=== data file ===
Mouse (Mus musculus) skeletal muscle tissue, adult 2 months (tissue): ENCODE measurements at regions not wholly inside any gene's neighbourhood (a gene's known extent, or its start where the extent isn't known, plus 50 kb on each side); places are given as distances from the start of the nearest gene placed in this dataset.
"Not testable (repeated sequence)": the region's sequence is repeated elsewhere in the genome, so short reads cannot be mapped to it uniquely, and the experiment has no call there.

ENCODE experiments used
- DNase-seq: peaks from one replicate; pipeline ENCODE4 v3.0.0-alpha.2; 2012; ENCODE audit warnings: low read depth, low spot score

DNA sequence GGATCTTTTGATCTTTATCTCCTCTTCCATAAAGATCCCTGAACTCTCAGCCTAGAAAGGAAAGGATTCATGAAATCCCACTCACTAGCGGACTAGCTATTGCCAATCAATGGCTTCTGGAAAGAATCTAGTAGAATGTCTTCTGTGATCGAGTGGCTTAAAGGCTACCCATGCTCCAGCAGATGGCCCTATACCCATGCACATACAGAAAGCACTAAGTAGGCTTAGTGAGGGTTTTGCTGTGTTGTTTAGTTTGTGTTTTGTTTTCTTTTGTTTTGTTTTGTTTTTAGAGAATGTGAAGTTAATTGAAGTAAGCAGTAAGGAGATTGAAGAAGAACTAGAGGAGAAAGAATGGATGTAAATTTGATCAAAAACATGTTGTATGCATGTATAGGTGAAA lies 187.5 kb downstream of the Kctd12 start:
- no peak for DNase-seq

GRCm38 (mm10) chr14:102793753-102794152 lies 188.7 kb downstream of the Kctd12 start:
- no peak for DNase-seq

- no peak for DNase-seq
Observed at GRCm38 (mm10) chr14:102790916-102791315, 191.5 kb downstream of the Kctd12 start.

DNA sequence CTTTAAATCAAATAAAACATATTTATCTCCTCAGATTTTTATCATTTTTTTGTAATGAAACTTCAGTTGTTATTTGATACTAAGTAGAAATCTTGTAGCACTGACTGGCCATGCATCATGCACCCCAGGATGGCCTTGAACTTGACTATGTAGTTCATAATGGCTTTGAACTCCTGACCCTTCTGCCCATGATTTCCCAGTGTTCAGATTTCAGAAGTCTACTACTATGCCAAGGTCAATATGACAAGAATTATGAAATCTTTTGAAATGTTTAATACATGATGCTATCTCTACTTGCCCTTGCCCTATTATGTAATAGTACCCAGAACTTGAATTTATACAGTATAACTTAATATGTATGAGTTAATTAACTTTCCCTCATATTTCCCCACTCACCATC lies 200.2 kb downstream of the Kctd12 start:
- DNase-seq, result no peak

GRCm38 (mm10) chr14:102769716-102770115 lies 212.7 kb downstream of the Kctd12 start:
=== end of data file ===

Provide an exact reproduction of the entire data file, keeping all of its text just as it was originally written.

Mouse (Mus musculus) skeletal muscle tissue, adult 2 months (tissue): ENCODE measurements at regions not wholly inside any gene's neighbourhood (a gene's known extent, or its start where the extent isn't known, plus 50 kb on each side); places are given as distances from the start of the nearest gene placed in this dataset.
"Not testable (repeated sequence)": the region's sequence is repeated elsewhere in the genome, so short reads cannot be mapped to it uniquely, and the experiment has no call there.

ENCODE experiments used
- DNase-seq: peaks from one replicate; pipeline ENCODE4 v3.0.0-alpha.2; 2012; ENCODE audit warnings: low read depth, low spot score

DNA sequence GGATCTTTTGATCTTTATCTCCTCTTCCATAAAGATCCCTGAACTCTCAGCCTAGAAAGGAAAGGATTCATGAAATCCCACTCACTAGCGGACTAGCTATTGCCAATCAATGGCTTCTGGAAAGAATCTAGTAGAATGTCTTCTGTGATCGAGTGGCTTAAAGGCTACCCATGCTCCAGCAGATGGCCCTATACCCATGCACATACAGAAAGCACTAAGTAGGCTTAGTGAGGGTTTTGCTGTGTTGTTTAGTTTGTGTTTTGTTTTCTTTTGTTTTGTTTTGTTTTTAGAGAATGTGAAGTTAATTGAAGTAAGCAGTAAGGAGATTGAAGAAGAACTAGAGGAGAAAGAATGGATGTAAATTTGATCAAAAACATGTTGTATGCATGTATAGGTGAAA lies 187.5 kb downstream of the Kctd12 start:
- no peak for DNase-seq

GRCm38 (mm10) chr14:102793753-102794152 lies 188.7 kb downstream of the Kctd12 start:
- no peak for DNase-seq

- no peak for DNase-seq
Observed at GRCm38 (mm10) chr14:102790916-102791315, 191.5 kb downstream of the Kctd12 start.

DNA sequence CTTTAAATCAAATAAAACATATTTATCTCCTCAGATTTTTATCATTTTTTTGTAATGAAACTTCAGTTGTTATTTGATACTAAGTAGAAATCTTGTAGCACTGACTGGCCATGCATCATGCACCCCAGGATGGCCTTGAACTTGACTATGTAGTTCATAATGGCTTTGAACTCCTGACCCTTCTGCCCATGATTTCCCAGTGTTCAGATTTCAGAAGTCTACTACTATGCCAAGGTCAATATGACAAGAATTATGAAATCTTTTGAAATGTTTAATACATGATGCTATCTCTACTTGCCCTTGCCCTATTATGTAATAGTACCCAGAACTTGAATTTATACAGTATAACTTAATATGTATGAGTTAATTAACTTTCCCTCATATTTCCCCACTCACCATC lies 200.2 kb downstream of the Kctd12 start:
- DNase-seq, result no peak

GRCm38 (mm10) chr14:102769716-102770115 lies 212.7 kb downstream of the Kctd12 start: